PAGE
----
The business owners reported the scam to law enforcement, who were willing to help and had identified the perpetrators, White says, “But they didn’t have the teeth to do anything because there was no law.”
Word of the racist remarks from what appeared to be the business owners started spreading in the community, she says, and it soon had real-world consequences.
“They were really losing business badly.”
Under the proposal, stealing someone’s information to hijack their online identity or creating a completely bogus profile using another person’s image would both be criminal offenses when coupled with malicious intent. The language of the North Carolina bill mimics statutes already adopted in at least 10 other states, which have criminalized online impersonation uniquely from other cybercrimes, such as identity theft, according to data from the National Conference of State Legislatures.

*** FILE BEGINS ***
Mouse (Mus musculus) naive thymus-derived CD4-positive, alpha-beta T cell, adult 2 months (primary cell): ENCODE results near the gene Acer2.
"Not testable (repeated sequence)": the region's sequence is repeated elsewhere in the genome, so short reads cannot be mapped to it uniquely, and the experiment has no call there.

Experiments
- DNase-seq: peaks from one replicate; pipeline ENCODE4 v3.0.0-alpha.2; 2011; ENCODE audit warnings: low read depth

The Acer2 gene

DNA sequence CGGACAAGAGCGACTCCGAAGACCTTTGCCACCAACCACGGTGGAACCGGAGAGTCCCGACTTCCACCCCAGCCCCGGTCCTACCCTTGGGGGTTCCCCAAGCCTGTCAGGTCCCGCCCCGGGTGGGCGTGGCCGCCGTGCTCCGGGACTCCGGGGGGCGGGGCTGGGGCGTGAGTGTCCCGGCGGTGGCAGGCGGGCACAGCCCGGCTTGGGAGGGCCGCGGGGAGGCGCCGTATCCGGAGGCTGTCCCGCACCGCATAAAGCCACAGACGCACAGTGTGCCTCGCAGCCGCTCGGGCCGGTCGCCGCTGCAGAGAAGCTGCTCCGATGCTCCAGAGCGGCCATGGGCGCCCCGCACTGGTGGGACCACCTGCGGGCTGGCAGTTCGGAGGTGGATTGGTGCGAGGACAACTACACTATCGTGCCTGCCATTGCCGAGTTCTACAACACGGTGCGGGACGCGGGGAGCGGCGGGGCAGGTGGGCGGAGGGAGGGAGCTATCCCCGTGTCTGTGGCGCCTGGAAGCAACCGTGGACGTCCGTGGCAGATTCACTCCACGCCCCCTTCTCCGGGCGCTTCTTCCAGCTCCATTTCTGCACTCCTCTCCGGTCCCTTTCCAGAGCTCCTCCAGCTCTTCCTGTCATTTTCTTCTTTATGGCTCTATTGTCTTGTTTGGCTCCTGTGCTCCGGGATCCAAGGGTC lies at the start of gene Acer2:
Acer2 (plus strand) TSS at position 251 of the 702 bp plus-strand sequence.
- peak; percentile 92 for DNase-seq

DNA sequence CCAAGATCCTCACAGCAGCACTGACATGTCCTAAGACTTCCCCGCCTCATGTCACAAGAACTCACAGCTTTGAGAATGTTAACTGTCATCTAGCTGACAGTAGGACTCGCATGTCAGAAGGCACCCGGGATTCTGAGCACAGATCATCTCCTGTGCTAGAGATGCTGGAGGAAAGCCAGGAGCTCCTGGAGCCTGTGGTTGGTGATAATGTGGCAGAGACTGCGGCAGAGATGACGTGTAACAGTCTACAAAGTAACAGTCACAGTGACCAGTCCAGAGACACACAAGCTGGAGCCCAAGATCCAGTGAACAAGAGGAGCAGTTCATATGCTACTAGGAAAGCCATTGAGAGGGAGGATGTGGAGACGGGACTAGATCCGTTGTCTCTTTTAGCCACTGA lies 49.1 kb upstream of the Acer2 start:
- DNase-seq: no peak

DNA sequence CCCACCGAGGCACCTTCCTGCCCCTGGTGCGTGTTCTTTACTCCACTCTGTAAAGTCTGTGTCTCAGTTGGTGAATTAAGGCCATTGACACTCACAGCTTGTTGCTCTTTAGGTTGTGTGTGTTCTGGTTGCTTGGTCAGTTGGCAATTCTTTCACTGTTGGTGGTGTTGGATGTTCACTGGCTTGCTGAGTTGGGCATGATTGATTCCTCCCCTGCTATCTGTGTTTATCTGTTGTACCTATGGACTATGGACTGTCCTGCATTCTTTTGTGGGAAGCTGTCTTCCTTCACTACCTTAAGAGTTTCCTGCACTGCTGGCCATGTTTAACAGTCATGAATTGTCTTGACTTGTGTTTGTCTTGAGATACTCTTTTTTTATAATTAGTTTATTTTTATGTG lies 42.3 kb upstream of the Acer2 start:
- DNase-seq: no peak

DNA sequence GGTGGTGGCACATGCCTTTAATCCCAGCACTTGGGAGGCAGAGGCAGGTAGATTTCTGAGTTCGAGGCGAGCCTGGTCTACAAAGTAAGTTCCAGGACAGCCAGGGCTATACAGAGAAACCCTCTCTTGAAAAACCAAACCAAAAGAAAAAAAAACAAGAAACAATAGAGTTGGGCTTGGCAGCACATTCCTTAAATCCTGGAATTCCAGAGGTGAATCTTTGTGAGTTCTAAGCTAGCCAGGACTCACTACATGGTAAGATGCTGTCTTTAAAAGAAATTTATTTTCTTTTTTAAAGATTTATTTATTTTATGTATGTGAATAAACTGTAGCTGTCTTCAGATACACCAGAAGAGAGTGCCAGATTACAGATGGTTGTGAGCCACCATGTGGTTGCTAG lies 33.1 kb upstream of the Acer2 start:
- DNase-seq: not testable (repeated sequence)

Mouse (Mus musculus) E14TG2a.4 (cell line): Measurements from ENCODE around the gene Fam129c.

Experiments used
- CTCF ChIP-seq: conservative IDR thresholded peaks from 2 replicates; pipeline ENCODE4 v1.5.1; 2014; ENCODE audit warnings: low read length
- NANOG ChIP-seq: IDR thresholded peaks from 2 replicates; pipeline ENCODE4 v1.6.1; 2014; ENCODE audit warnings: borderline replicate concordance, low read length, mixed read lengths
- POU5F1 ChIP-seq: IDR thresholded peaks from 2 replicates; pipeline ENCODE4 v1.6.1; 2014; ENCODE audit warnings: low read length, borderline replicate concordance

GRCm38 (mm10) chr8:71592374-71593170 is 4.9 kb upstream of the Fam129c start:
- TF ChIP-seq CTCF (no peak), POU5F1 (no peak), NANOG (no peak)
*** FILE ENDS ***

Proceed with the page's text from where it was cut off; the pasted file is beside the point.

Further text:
The origin of e-personation laws can be traced back to the 2006 suicide of a Missouri teenager named Megan Meier, who was duped by the MySpace profile of what appeared to be an attractive boy named Josh Evans. The two teens flirted for weeks until Evans eventually turned on Meier and wrote, “The world would be a better place without you.” She later hung herself.
An investigation revealed there was no Josh Evans. The MySpace profile was created by a 47-year-old mother of one of Meier’s former friends as a way to retaliate for Meier allegedly spreading rumors about her daughter.
The mother, Lori Drew, was convicted under a federal computer fraud statute, but the conviction was overturned on appeal after a federal court ruled the law did not apply to Drew’s actions.
Meier’s death and Drew’s acquittal received widespread media attention and led to state lawmakers across the country racing to criminalize cyberbullying against minors.
But state law hasn’t kept pace with this new type of online harassment, says Senate Majority Whip Jim Perry, a Republican from Lenoir County.